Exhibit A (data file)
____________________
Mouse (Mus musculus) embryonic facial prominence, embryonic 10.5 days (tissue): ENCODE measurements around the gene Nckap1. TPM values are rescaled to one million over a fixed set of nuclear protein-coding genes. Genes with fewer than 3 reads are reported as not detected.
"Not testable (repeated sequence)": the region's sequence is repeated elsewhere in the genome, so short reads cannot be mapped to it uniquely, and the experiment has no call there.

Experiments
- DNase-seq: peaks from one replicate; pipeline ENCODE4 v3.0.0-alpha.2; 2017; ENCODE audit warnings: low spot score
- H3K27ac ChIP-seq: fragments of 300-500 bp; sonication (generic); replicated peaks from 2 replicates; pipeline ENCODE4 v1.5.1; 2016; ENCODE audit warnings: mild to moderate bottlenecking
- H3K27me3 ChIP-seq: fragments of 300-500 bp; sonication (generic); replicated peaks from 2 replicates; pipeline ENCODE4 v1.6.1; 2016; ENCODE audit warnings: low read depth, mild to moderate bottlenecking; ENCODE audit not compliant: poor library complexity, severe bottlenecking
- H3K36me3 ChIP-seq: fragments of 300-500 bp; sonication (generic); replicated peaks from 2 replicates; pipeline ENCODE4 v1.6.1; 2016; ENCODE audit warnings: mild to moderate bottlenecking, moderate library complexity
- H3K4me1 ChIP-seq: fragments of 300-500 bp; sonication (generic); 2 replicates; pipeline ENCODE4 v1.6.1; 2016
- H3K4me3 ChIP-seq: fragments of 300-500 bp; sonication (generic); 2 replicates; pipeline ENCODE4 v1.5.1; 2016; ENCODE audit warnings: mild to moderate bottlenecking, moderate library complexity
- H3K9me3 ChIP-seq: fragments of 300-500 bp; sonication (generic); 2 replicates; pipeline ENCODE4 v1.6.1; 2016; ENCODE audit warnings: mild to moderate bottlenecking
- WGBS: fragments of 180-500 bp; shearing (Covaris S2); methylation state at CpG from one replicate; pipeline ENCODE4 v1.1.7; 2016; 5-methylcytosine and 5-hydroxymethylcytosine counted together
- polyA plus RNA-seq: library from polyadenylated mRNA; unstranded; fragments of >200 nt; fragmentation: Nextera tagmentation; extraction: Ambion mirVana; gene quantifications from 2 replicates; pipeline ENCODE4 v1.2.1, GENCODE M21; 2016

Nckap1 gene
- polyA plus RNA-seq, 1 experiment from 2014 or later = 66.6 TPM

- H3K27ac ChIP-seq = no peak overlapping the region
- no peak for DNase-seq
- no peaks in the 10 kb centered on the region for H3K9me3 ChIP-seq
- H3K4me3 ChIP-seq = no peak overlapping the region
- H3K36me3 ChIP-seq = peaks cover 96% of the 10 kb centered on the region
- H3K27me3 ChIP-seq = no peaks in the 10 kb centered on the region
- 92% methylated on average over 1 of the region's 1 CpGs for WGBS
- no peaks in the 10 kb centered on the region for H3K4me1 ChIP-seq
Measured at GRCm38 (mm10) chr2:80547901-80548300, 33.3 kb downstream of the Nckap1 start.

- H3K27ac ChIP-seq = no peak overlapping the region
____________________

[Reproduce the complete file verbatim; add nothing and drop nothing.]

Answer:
Mouse (Mus musculus) embryonic facial prominence, embryonic 10.5 days (tissue): ENCODE measurements around the gene Nckap1. TPM values are rescaled to one million over a fixed set of nuclear protein-coding genes. Genes with fewer than 3 reads are reported as not detected.
"Not testable (repeated sequence)": the region's sequence is repeated elsewhere in the genome, so short reads cannot be mapped to it uniquely, and the experiment has no call there.

Experiments
- DNase-seq: peaks from one replicate; pipeline ENCODE4 v3.0.0-alpha.2; 2017; ENCODE audit warnings: low spot score
- H3K27ac ChIP-seq: fragments of 300-500 bp; sonication (generic); replicated peaks from 2 replicates; pipeline ENCODE4 v1.5.1; 2016; ENCODE audit warnings: mild to moderate bottlenecking
- H3K27me3 ChIP-seq: fragments of 300-500 bp; sonication (generic); replicated peaks from 2 replicates; pipeline ENCODE4 v1.6.1; 2016; ENCODE audit warnings: low read depth, mild to moderate bottlenecking; ENCODE audit not compliant: poor library complexity, severe bottlenecking
- H3K36me3 ChIP-seq: fragments of 300-500 bp; sonication (generic); replicated peaks from 2 replicates; pipeline ENCODE4 v1.6.1; 2016; ENCODE audit warnings: mild to moderate bottlenecking, moderate library complexity
- H3K4me1 ChIP-seq: fragments of 300-500 bp; sonication (generic); 2 replicates; pipeline ENCODE4 v1.6.1; 2016
- H3K4me3 ChIP-seq: fragments of 300-500 bp; sonication (generic); 2 replicates; pipeline ENCODE4 v1.5.1; 2016; ENCODE audit warnings: mild to moderate bottlenecking, moderate library complexity
- H3K9me3 ChIP-seq: fragments of 300-500 bp; sonication (generic); 2 replicates; pipeline ENCODE4 v1.6.1; 2016; ENCODE audit warnings: mild to moderate bottlenecking
- WGBS: fragments of 180-500 bp; shearing (Covaris S2); methylation state at CpG from one replicate; pipeline ENCODE4 v1.1.7; 2016; 5-methylcytosine and 5-hydroxymethylcytosine counted together
- polyA plus RNA-seq: library from polyadenylated mRNA; unstranded; fragments of >200 nt; fragmentation: Nextera tagmentation; extraction: Ambion mirVana; gene quantifications from 2 replicates; pipeline ENCODE4 v1.2.1, GENCODE M21; 2016

Nckap1 gene
- polyA plus RNA-seq, 1 experiment from 2014 or later = 66.6 TPM

- H3K27ac ChIP-seq = no peak overlapping the region
- no peak for DNase-seq
- no peaks in the 10 kb centered on the region for H3K9me3 ChIP-seq
- H3K4me3 ChIP-seq = no peak overlapping the region
- H3K36me3 ChIP-seq = peaks cover 96% of the 10 kb centered on the region
- H3K27me3 ChIP-seq = no peaks in the 10 kb centered on the region
- 92% methylated on average over 1 of the region's 1 CpGs for WGBS
- no peaks in the 10 kb centered on the region for H3K4me1 ChIP-seq
Measured at GRCm38 (mm10) chr2:80547901-80548300, 33.3 kb downstream of the Nckap1 start.

- H3K27ac ChIP-seq = no peak overlapping the region